Driving in the mountains is different than traditional roads. There are some top things to know if you are new to mountain driving, or don’t travel these roads often. By being prepared, you can help to avoid a Denver auto accident. Plus, with many roads being single ways in and out of an area, your fellow drivers will thank you for not clogging traffic! Accidents on certain roads and highways can create backups that last for hours.
By following these driving methods, you are sure to have a great mountain driving experience! The views are gorgeous, so stay safe and enjoy them. If you do have an accident, the local office of Mark A. Simon can help. We are your premier go-to Denver auto accident attorney. Learn more about our auto accident services
- Car Condition: Even if you are not driving to a remote area, it is still best to make sure your car is in its best shape prior to driving on mountain roads. Why? Because of the many steep hills that go up and down, mountain driving can really take a toll on your car. According to Road Trip America’s article “Tips for Safe Mountain Driving,” make sure your fluids (brake and transmission) are newly changed. Old brake fluid has more elements that will reduce its boiling level that can overheat. This can cause a decline in the effectiveness of your brakes, which you do not want to deal with on these roads. Also, they advise to check your tire pressure as well. Last, make sure your gas tank is full prior to heading out. Check your route and see how many gas stations will be along the way so you can plan ahead. By taking just a few normal routine measures, you can help maintain the quality of your car!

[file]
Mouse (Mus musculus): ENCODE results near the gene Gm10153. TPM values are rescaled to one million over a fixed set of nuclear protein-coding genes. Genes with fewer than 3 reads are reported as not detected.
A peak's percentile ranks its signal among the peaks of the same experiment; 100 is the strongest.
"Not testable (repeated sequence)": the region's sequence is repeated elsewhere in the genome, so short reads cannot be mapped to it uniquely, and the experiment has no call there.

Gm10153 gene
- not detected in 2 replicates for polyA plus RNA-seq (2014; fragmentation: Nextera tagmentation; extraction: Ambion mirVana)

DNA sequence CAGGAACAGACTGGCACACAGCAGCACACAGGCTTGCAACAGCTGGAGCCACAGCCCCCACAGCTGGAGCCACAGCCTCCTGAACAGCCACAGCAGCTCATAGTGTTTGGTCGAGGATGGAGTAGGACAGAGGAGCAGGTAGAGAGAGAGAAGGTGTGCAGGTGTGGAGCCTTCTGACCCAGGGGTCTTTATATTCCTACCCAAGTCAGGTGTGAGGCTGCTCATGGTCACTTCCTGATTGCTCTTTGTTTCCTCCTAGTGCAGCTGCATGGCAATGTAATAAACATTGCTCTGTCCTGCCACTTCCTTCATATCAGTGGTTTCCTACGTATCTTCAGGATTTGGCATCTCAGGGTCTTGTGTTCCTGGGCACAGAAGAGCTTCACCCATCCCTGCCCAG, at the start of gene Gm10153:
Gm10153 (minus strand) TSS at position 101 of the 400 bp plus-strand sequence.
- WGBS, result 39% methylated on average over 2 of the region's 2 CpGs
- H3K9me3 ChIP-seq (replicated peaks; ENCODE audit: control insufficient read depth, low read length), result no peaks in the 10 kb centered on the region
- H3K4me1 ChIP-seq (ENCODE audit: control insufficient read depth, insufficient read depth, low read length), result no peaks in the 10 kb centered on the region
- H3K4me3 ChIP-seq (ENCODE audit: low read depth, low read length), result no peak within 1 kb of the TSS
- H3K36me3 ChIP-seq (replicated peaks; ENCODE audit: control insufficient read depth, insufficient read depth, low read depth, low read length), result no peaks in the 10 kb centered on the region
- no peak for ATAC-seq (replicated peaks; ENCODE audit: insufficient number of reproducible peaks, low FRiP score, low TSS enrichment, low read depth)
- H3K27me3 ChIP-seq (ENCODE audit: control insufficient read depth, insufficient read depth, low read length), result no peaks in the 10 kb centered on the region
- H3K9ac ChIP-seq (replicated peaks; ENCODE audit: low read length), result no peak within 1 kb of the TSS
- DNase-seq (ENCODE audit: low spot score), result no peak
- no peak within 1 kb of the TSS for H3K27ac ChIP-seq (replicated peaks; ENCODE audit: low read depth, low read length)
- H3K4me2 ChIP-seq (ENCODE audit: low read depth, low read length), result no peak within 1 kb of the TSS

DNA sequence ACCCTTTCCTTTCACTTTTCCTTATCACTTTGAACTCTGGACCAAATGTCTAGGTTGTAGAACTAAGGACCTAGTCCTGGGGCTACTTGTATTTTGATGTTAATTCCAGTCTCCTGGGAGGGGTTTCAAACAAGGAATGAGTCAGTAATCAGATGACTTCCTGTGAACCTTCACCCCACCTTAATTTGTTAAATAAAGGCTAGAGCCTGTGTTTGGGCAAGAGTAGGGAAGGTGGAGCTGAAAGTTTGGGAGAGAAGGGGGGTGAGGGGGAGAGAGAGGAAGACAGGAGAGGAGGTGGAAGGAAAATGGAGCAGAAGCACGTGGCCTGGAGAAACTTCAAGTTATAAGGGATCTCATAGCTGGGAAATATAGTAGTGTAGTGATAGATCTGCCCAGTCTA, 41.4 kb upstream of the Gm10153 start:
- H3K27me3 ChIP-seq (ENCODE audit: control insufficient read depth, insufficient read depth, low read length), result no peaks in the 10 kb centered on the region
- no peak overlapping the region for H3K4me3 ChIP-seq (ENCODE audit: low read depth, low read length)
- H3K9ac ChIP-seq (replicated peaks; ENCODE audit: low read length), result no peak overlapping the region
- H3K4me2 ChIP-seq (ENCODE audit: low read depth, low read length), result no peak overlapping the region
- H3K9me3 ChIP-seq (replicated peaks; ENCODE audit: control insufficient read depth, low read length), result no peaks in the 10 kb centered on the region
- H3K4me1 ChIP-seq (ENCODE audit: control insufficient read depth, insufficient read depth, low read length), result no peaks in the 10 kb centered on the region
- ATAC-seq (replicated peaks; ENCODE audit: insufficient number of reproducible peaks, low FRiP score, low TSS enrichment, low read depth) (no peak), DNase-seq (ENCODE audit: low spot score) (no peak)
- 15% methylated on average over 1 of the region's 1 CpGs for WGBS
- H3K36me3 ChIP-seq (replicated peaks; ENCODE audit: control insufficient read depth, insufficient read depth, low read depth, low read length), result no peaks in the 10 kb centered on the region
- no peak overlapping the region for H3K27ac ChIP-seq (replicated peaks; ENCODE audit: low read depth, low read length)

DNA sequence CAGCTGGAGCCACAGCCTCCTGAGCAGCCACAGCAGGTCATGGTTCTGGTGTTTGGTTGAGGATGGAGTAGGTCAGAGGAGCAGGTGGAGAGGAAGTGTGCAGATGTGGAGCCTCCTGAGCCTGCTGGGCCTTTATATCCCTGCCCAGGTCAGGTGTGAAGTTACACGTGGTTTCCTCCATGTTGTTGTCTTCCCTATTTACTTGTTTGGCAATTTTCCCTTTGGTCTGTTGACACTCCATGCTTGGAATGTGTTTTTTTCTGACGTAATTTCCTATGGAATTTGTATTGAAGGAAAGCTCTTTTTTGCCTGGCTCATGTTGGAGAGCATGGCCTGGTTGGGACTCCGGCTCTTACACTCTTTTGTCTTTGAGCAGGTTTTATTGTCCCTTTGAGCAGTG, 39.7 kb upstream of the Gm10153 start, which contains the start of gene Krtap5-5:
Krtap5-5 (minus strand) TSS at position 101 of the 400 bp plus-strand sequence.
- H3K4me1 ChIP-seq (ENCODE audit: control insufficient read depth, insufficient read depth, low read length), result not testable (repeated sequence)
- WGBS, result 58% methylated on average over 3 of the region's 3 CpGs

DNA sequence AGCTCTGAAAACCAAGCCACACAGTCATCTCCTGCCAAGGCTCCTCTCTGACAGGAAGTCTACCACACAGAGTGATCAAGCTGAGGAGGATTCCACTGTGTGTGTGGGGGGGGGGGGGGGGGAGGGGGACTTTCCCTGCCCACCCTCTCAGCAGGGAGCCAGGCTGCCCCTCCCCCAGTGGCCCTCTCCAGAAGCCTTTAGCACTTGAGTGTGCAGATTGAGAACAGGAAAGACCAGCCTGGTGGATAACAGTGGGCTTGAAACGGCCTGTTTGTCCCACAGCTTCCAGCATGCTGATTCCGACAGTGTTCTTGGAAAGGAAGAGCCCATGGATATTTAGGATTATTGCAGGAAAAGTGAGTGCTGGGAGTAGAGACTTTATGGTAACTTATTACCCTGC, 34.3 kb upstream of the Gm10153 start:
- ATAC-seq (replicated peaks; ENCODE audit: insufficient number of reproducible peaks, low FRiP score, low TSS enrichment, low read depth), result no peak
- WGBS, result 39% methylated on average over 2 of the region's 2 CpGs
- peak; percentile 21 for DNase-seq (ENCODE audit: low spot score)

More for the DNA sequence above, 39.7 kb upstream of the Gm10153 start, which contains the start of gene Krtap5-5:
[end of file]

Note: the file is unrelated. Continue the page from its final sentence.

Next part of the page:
- Braking Tips: Braking on a mountain road is much different than a traditional road. Mountain turns are often sharp and at different altitudes so it is best to brake early. Slow down before you get to a turn so you do not lose control of your vehicle in it. If you brake in the turn and the turn is too sharp, you can very easily lose control of your car. Also, stay safe while breaking downhill. Prior to going downhill, begin to break (or downshift if you are in a manual vehicle). This will help you and your car maintain speed. It is also helpful to pump the brakes instead of constantly riding them. This will help your brake pads maintain proper temperature and keep your brakes working.
- Driver Rules: You may find yourself in some remote areas on mountain roads. One of the situations you may run into is a narrow road that only one vehicle at a time can pass through. Driver’s Ed’s “Mountain Driving” page explains the driving going uphill has the right of way. The downhill driver needs to get themselves to a place to allow the car going uphill the space to make it through. Another driving method to keep in mind while driving is stay off of the centerline. It makes you more susceptible to crash into another vehicle.
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